Wednesday, October 24, 2007

Thank You, Cardinal Mahony
...and I'm sure St. Vibiana is thrilled, as well

I love this headline, don't you?

Scantily clad women, two men kissing, and a transvestite
Here's a bit of the article from The California Catholic Daily;

Los Angeles’ former cathedral, St. Vibiana’s, built in 1876, has gotten a new life since the Los Angeles archdiocese sold it to developer Tom Gilmore in 1999. It is now called “Vibiana’s Place,” and reopened as an art center in 2006.

Church law requires that former churches be used for a dignified purpose,” archdiocesan spokesman Tod Tamberg told the Associated Press in 2005. St. Vibiana’s transformation into an art center is “really a wonderful second life for the former cathedral," said Tamberg.

From Oct. 11-13, the old cathedral served as a venue for LA’s “Fashion Week.” BOXeight, a nonprofit arts organization, held its contribution to Fashion Week at Vibiana’s Place. The event, “Have Faith in LA,” was a “fashion, music and art collaborative.”

Among the entertainment groups featured during three-day event was “You Wear It Well,” which calls itself a “traveling presentation of short films and videos that investigate the intersection of fashion and film.” A short clip, “A Shaded View of Fashion,” featured on the group’s web site features scantily clad women, two men kissing, and a transvestite.

Another entertainment group was the Hysterica Dance Company, whose choreography, with barely clad men and women, emphasizes the erotic.


Remember fellow bloglodytes... this is in a former cathedral. The site of countless Baptisms, Firsy Holy Communions, weddings, Funeral Masses, ordinations... and this is St. Vibiana's final bow? It's enough to make you weep.

But of course, Roger The Dodger had nooooooo idea what developer Tom Gilmore was going to use St. Vibiana's for. Right?

9 Comments:

Blogger Former Altar Boy said...

Hey, it's not much worse than what we've seen taking place in his multi-million dollar NEW cathedral.

10:08 AM  
Blogger ignorant redneck said...

The Old Server has a point--but maybe now we know why SoCal is on fire.

3:30 PM  
Blogger Tom in Vegas said...

Vir-

ANYTIME a holy placed is "decommissioned" I feel like I've been put on the market as well. To be perfectly honest - and I don’t know how this is going to sound to you - I’d rather see it burnt to the ground than defiled by an apathetic and unscrupulous irreligionist. Isn’t that one of the ways we properly dispose of flags?

Tom

4:11 PM  
Blogger Former Altar Boy said...

This comment has been removed by the author.

4:41 PM  
Blogger Former Altar Boy said...

Tom
I've always felt the same way. Nothing worse than seeing a "former" church being used as a restaurant or community theater, to name a few, with the possble exception of the wreckovations that the Moderninsts have done to existing churches.

4:42 PM  
Blogger Vir Speluncae Catholicus said...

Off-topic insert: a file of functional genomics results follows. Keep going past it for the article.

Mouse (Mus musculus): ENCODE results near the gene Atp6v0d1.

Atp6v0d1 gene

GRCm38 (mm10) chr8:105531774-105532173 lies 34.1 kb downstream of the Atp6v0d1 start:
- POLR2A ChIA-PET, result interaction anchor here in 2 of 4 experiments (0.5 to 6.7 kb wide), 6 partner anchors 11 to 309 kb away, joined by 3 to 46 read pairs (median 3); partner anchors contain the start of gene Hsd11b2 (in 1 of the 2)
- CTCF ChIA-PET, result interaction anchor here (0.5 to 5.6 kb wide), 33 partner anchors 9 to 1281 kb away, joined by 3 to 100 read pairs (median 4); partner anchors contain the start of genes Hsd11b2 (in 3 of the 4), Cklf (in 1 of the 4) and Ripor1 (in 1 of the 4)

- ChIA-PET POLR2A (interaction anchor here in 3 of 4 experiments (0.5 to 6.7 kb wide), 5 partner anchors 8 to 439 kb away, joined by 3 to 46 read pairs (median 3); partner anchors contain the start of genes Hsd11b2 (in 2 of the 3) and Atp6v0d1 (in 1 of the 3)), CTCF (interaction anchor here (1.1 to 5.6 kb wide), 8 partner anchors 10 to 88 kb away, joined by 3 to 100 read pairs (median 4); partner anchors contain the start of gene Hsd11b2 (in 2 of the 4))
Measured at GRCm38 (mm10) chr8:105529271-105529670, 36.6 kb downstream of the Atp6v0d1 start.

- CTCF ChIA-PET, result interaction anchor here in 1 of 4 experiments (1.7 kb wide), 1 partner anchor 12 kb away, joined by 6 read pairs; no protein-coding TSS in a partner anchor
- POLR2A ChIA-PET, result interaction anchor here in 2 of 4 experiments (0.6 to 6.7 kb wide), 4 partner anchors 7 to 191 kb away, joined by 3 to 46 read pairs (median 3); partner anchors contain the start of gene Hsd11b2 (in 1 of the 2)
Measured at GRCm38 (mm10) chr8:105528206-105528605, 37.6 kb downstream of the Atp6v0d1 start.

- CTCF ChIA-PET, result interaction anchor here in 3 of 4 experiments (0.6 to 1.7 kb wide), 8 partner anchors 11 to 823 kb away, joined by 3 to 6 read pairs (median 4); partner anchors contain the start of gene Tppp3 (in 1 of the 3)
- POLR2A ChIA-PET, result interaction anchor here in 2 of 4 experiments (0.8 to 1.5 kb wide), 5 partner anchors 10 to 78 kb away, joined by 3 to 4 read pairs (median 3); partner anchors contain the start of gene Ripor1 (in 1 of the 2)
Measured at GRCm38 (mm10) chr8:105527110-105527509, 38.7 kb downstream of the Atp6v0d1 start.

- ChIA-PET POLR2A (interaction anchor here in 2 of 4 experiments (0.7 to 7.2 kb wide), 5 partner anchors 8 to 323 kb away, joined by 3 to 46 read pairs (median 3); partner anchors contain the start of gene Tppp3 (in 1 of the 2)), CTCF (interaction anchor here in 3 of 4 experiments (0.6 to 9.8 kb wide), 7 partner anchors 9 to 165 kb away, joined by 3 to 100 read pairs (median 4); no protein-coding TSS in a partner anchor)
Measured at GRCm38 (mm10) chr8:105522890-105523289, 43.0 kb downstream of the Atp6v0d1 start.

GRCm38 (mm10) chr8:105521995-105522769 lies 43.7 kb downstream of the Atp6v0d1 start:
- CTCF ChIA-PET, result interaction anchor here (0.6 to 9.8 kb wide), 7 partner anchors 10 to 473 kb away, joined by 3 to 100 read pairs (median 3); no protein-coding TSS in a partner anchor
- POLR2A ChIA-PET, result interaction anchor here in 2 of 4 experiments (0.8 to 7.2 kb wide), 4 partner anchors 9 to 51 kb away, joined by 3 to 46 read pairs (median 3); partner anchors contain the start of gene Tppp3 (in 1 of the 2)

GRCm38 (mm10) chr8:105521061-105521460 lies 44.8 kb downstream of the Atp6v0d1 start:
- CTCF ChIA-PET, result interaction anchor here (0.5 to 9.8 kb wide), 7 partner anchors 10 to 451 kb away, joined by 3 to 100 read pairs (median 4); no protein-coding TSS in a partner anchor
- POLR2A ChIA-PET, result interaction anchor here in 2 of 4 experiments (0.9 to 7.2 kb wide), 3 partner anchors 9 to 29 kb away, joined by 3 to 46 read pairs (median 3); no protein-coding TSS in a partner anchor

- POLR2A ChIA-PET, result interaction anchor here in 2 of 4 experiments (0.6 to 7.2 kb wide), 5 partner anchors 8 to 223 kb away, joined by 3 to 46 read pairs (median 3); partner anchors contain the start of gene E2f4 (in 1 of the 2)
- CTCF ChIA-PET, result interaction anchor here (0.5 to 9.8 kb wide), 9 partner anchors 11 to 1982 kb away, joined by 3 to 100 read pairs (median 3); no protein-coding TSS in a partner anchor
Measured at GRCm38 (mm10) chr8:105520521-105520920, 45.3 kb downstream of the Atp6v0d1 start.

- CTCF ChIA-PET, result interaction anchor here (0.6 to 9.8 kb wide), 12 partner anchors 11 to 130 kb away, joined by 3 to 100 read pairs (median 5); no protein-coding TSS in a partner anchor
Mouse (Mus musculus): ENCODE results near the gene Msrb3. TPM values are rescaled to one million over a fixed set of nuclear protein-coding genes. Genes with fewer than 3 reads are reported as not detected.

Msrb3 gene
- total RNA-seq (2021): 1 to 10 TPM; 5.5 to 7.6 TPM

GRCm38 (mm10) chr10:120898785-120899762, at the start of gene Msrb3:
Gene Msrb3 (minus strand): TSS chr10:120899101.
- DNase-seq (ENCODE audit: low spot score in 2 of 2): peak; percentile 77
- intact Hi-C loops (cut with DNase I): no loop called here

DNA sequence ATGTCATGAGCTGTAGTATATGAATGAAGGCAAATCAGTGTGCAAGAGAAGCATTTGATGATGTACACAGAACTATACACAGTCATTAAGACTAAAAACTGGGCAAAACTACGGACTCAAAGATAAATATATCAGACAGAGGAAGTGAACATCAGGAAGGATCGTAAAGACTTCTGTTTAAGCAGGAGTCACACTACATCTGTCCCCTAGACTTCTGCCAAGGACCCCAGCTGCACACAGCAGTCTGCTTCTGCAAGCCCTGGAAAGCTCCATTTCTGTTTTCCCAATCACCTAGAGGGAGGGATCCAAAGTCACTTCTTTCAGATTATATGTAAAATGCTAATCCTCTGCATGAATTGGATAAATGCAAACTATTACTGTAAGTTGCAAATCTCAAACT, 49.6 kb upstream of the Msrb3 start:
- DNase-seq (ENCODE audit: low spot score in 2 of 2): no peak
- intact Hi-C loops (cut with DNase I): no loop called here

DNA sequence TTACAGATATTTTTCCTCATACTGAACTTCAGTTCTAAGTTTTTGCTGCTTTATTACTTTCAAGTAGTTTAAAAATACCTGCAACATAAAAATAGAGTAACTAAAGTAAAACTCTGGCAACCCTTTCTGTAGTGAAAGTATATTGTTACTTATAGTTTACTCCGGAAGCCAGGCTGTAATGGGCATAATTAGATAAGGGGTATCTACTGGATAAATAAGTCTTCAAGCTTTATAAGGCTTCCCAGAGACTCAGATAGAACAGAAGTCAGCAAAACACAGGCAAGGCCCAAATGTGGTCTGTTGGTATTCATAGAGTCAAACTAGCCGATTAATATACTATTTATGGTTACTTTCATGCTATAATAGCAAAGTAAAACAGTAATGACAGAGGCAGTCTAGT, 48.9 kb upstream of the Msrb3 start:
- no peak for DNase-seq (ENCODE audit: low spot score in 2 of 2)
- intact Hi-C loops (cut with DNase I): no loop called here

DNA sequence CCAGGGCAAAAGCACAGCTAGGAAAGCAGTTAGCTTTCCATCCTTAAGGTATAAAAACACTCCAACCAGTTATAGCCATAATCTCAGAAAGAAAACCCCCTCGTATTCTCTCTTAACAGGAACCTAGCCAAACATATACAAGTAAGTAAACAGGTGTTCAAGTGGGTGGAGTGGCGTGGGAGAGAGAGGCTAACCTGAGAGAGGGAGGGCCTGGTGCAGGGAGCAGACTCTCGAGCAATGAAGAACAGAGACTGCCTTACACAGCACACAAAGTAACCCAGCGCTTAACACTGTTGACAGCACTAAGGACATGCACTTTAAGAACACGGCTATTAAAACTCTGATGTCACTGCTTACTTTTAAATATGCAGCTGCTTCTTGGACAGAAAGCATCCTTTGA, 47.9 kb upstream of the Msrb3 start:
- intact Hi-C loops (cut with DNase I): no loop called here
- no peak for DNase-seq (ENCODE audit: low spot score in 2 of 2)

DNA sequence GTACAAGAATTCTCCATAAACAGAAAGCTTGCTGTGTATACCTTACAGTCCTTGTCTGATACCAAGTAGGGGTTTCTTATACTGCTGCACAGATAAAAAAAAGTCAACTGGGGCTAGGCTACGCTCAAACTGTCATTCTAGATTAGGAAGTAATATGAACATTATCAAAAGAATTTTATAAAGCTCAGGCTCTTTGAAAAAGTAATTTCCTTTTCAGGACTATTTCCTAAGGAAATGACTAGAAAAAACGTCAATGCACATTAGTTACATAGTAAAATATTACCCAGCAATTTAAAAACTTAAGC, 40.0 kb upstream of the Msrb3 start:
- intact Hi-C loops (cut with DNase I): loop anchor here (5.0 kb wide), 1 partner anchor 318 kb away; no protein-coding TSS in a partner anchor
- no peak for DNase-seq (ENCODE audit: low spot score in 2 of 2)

I couldn't agree with you more, Tom

4:48 PM  
Blogger Vir Speluncae Orthodoxae said...

I'm playing for a show in a former church, but it was a prot church. I confess to having sung in a former Catholic church turned into a concert hall. I also agree that I'd rather see a church leveled than defiled.

8:05 PM  
Blogger Tiffany said...

I'd be happy if this church were a community theater or an arts center. http://www.coclubs.com/church/churchMain.html

10:16 PM  
Blogger Anita Moore said...

ANYTIME a holy placed is "decommissioned" I feel like I've been put on the market as well. To be perfectly honest - and I don’t know how this is going to sound to you - I’d rather see it burnt to the ground than defiled by an apathetic and unscrupulous irreligionist. Isn’t that one of the ways we properly dispose of flags?

Tom and Cavey, I can understand your sentiment. It is heartbreaking what goes on in those hallowed walls.

And yet, I had the privilege, when I was a kid, of visiting St. Vibiana's as a chorister, and getting a view of it from the choir loft (back in the days of Cardinal Manning, whose ring I got to kiss -- how often is that done anymore?) It was an unspeakably beautiful cathedral, and despite this, and its historical significance, Cardinal Mahony longed to tear it down. After the Northridge earthquake, I can remember it was alleged that the cathedral was now too dangerously unstable ever to be repaired, an allegation that is clearly belied by its continued existence 13 years later. The earthquake provided the cardinal with what he thought was his excuse; he even tried to pull a surprise early Saturday demolition stunt, but was thwarted in this by citizens who got a last-minute injunction.

Contrary to the Cardinal's boast that the new "cathedral" will stand for five hundred years, at some point in the not-too-distant future, the people of the long-suffering Archdiocese of Los Angeles are going to need their real cathedral back. You can be damn sure a great many of them want it back already, and in order for their wishes to be fulfilled, it will have to remain standing.

2:43 PM  

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